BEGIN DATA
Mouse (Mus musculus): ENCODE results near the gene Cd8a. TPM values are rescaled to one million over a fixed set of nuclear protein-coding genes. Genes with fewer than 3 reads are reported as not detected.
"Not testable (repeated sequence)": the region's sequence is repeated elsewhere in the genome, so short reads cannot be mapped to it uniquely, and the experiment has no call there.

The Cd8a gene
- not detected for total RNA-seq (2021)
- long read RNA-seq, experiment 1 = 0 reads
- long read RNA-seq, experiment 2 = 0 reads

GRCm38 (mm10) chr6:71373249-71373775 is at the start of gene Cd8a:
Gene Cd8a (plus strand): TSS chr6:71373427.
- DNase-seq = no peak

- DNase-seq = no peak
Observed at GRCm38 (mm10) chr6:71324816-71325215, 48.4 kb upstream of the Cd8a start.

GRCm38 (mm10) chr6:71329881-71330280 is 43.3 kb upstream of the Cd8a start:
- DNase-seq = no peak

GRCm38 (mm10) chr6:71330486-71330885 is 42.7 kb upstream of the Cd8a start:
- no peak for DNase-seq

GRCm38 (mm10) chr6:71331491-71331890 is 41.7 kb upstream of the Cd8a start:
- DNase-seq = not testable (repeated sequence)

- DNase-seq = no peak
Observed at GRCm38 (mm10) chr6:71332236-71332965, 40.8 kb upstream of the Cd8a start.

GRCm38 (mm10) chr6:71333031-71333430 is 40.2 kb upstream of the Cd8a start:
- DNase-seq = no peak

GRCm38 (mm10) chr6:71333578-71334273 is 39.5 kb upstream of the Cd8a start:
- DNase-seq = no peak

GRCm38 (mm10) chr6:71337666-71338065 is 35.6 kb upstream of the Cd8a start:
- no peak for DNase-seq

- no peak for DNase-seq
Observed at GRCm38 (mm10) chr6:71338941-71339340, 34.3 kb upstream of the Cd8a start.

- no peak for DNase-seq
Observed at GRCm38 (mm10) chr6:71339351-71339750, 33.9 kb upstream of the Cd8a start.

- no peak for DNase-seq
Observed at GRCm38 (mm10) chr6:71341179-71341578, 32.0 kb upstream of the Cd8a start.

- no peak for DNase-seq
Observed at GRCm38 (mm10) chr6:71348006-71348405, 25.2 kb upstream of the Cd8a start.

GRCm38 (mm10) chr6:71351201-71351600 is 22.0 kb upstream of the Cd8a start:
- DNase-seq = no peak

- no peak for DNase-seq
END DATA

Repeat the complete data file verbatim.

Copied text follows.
Mouse (Mus musculus): ENCODE results near the gene Cd8a. TPM values are rescaled to one million over a fixed set of nuclear protein-coding genes. Genes with fewer than 3 reads are reported as not detected.
"Not testable (repeated sequence)": the region's sequence is repeated elsewhere in the genome, so short reads cannot be mapped to it uniquely, and the experiment has no call there.

The Cd8a gene
- not detected for total RNA-seq (2021)
- long read RNA-seq, experiment 1 = 0 reads
- long read RNA-seq, experiment 2 = 0 reads

GRCm38 (mm10) chr6:71373249-71373775 is at the start of gene Cd8a:
Gene Cd8a (plus strand): TSS chr6:71373427.
- DNase-seq = no peak

- DNase-seq = no peak
Observed at GRCm38 (mm10) chr6:71324816-71325215, 48.4 kb upstream of the Cd8a start.

GRCm38 (mm10) chr6:71329881-71330280 is 43.3 kb upstream of the Cd8a start:
- DNase-seq = no peak

GRCm38 (mm10) chr6:71330486-71330885 is 42.7 kb upstream of the Cd8a start:
- no peak for DNase-seq

GRCm38 (mm10) chr6:71331491-71331890 is 41.7 kb upstream of the Cd8a start:
- DNase-seq = not testable (repeated sequence)

- DNase-seq = no peak
Observed at GRCm38 (mm10) chr6:71332236-71332965, 40.8 kb upstream of the Cd8a start.

GRCm38 (mm10) chr6:71333031-71333430 is 40.2 kb upstream of the Cd8a start:
- DNase-seq = no peak

GRCm38 (mm10) chr6:71333578-71334273 is 39.5 kb upstream of the Cd8a start:
- DNase-seq = no peak

GRCm38 (mm10) chr6:71337666-71338065 is 35.6 kb upstream of the Cd8a start:
- no peak for DNase-seq

- no peak for DNase-seq
Observed at GRCm38 (mm10) chr6:71338941-71339340, 34.3 kb upstream of the Cd8a start.

- no peak for DNase-seq
Observed at GRCm38 (mm10) chr6:71339351-71339750, 33.9 kb upstream of the Cd8a start.

- no peak for DNase-seq
Observed at GRCm38 (mm10) chr6:71341179-71341578, 32.0 kb upstream of the Cd8a start.

- no peak for DNase-seq
Observed at GRCm38 (mm10) chr6:71348006-71348405, 25.2 kb upstream of the Cd8a start.

GRCm38 (mm10) chr6:71351201-71351600 is 22.0 kb upstream of the Cd8a start:
- DNase-seq = no peak

- no peak for DNase-seq